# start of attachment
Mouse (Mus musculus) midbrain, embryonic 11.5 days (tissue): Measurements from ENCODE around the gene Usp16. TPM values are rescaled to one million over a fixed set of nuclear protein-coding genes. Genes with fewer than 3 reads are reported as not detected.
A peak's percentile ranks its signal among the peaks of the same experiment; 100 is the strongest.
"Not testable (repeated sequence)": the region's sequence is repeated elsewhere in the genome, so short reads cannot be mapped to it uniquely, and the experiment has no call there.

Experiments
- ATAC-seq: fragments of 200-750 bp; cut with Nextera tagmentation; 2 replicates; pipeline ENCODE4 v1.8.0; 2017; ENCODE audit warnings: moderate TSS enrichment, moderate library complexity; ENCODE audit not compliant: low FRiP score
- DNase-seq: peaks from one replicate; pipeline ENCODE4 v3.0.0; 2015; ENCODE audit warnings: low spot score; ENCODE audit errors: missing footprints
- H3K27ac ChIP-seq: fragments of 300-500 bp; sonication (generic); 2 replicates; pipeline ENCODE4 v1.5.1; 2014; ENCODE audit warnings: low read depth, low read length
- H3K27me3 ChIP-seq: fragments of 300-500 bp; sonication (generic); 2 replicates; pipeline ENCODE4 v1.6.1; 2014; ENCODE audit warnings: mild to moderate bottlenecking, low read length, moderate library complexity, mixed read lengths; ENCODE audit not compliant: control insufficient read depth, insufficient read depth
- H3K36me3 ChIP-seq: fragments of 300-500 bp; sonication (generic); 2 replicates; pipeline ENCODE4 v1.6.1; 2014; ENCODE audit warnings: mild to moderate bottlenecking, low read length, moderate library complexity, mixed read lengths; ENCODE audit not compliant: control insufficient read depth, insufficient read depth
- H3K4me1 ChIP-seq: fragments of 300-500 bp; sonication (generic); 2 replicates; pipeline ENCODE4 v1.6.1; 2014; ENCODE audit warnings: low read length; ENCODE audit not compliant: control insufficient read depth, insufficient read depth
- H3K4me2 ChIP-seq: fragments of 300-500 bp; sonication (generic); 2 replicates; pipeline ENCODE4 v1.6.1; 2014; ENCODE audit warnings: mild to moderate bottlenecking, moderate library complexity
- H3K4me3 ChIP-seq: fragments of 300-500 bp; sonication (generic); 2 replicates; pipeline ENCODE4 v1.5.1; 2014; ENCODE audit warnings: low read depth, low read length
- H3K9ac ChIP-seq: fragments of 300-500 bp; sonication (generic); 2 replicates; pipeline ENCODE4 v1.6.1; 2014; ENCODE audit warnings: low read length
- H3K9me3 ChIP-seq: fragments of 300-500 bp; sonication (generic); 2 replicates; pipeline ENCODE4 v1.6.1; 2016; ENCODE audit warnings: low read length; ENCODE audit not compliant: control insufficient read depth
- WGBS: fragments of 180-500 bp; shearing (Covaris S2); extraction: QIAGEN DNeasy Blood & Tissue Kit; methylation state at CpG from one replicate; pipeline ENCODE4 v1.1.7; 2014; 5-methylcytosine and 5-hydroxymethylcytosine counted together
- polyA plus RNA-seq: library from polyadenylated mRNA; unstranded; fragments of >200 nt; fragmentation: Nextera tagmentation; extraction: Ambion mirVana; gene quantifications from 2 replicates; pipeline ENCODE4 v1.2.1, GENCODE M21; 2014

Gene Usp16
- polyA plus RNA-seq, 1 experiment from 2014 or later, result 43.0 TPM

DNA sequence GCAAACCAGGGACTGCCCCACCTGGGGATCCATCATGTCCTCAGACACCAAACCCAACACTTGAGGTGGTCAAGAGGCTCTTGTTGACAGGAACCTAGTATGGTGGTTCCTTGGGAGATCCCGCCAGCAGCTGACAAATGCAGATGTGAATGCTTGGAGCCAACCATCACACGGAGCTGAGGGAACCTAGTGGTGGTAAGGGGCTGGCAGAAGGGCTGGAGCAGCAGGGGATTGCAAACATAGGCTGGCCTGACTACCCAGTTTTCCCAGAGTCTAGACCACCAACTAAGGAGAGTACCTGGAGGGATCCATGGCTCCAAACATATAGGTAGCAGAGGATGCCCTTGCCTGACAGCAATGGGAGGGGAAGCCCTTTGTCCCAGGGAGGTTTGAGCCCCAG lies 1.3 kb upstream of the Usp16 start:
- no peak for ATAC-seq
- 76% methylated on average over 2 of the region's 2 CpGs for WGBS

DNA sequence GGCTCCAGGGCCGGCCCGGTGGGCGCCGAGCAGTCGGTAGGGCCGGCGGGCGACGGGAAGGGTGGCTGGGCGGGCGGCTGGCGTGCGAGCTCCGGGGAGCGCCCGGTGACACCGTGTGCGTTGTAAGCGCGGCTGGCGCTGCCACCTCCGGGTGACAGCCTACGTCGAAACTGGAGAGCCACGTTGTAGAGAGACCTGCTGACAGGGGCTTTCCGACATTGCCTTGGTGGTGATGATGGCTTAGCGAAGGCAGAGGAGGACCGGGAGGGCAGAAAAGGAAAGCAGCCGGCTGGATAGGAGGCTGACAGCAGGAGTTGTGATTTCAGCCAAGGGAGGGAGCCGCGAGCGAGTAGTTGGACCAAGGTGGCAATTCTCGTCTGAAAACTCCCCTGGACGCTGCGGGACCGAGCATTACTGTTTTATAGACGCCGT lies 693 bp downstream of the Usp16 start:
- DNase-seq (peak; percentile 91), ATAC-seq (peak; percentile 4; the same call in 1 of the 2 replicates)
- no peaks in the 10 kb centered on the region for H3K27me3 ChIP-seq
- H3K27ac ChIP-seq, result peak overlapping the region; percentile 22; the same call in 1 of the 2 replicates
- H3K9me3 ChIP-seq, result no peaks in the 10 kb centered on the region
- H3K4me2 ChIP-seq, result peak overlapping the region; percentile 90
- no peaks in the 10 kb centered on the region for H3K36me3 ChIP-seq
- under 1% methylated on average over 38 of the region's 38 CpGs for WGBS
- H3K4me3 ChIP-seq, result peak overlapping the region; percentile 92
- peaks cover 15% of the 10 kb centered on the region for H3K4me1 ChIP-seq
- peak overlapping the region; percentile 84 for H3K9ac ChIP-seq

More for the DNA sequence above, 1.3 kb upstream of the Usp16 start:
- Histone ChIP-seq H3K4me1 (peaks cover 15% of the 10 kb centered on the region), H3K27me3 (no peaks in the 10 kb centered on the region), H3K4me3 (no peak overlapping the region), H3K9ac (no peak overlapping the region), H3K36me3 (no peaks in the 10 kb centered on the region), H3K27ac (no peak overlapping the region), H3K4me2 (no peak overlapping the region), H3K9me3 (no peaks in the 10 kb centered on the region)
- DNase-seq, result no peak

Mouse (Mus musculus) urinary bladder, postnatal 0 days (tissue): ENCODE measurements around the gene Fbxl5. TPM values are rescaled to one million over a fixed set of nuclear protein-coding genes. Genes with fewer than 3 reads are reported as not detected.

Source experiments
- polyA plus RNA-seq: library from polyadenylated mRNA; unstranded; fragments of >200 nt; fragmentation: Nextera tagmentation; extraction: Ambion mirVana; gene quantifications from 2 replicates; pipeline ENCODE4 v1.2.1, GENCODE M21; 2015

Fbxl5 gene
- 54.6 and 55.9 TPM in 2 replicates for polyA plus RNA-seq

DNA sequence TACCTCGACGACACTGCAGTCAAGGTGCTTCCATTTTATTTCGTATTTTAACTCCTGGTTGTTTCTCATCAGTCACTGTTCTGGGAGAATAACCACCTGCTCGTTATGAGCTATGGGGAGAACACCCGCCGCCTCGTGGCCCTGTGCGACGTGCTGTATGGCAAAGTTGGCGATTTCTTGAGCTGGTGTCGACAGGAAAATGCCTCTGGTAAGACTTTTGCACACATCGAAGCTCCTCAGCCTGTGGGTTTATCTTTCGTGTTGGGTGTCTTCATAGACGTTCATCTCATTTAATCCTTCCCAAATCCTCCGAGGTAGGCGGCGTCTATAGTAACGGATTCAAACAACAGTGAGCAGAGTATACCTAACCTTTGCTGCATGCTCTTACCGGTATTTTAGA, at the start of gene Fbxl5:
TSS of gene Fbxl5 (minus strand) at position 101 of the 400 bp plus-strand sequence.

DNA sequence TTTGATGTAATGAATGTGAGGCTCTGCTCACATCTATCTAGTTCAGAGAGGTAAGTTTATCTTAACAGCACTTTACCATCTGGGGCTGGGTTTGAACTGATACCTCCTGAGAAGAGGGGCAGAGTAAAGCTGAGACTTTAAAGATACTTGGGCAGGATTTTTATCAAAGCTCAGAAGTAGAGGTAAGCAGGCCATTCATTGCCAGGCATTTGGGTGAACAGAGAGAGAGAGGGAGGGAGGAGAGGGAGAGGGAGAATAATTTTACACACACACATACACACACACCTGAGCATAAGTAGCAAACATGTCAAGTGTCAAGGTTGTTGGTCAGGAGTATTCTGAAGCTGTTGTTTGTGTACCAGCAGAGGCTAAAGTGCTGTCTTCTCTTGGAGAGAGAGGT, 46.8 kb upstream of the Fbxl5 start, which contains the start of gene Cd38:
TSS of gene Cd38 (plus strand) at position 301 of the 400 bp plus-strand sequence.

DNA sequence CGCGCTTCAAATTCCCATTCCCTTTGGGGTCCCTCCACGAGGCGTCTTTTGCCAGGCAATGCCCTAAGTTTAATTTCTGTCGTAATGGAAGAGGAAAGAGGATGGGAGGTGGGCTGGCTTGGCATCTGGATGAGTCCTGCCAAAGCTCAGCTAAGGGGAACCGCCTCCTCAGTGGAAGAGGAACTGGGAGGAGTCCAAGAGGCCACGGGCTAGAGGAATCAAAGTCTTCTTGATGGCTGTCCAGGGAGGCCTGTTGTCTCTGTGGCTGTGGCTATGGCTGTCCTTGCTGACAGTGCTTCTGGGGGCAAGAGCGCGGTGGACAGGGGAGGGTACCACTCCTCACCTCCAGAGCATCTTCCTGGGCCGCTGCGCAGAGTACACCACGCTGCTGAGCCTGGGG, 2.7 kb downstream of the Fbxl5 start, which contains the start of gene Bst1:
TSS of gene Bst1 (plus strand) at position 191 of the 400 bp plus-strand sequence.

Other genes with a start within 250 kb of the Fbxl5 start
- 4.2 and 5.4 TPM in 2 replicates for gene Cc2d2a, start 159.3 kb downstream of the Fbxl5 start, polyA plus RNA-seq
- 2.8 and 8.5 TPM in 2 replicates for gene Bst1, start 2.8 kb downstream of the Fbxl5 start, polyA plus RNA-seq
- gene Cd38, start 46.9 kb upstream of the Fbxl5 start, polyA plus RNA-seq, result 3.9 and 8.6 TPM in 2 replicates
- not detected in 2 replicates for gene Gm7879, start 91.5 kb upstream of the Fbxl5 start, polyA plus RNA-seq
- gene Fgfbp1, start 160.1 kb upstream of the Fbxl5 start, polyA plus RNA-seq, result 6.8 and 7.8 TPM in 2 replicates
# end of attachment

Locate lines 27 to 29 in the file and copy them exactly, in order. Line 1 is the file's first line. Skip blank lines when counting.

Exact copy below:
- H3K4me2 ChIP-seq, result peak overlapping the region; percentile 90
- no peaks in the 10 kb centered on the region for H3K36me3 ChIP-seq
- under 1% methylated on average over 38 of the region's 38 CpGs for WGBS